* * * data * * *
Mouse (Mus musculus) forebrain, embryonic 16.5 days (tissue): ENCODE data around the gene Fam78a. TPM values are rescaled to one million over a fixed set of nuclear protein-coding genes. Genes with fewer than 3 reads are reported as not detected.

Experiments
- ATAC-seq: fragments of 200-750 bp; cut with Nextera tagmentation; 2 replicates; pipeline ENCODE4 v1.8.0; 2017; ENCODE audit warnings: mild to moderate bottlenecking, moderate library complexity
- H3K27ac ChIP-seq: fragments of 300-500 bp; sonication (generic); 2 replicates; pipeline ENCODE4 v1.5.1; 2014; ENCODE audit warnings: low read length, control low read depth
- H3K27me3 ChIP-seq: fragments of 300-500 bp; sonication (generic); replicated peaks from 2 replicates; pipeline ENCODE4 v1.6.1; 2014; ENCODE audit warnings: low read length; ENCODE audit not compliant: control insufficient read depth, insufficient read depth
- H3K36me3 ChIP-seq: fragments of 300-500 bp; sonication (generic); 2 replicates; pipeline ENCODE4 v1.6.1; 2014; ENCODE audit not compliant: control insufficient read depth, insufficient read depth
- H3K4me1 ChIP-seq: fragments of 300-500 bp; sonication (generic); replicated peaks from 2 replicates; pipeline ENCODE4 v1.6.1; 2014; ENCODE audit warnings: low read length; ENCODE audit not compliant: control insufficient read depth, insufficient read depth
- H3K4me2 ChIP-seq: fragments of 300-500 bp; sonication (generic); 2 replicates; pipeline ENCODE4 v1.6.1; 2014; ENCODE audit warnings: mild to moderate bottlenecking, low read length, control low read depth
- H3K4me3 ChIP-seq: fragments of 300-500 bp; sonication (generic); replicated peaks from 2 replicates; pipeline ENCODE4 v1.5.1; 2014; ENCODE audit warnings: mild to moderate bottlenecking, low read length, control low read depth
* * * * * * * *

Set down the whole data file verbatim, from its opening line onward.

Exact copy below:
Mouse (Mus musculus) forebrain, embryonic 16.5 days (tissue): ENCODE data around the gene Fam78a. TPM values are rescaled to one million over a fixed set of nuclear protein-coding genes. Genes with fewer than 3 reads are reported as not detected.

Experiments
- ATAC-seq: fragments of 200-750 bp; cut with Nextera tagmentation; 2 replicates; pipeline ENCODE4 v1.8.0; 2017; ENCODE audit warnings: mild to moderate bottlenecking, moderate library complexity
- H3K27ac ChIP-seq: fragments of 300-500 bp; sonication (generic); 2 replicates; pipeline ENCODE4 v1.5.1; 2014; ENCODE audit warnings: low read length, control low read depth
- H3K27me3 ChIP-seq: fragments of 300-500 bp; sonication (generic); replicated peaks from 2 replicates; pipeline ENCODE4 v1.6.1; 2014; ENCODE audit warnings: low read length; ENCODE audit not compliant: control insufficient read depth, insufficient read depth
- H3K36me3 ChIP-seq: fragments of 300-500 bp; sonication (generic); 2 replicates; pipeline ENCODE4 v1.6.1; 2014; ENCODE audit not compliant: control insufficient read depth, insufficient read depth
- H3K4me1 ChIP-seq: fragments of 300-500 bp; sonication (generic); replicated peaks from 2 replicates; pipeline ENCODE4 v1.6.1; 2014; ENCODE audit warnings: low read length; ENCODE audit not compliant: control insufficient read depth, insufficient read depth
- H3K4me2 ChIP-seq: fragments of 300-500 bp; sonication (generic); 2 replicates; pipeline ENCODE4 v1.6.1; 2014; ENCODE audit warnings: mild to moderate bottlenecking, low read length, control low read depth
- H3K4me3 ChIP-seq: fragments of 300-500 bp; sonication (generic); replicated peaks from 2 replicates; pipeline ENCODE4 v1.5.1; 2014; ENCODE audit warnings: mild to moderate bottlenecking, low read length, control low read depth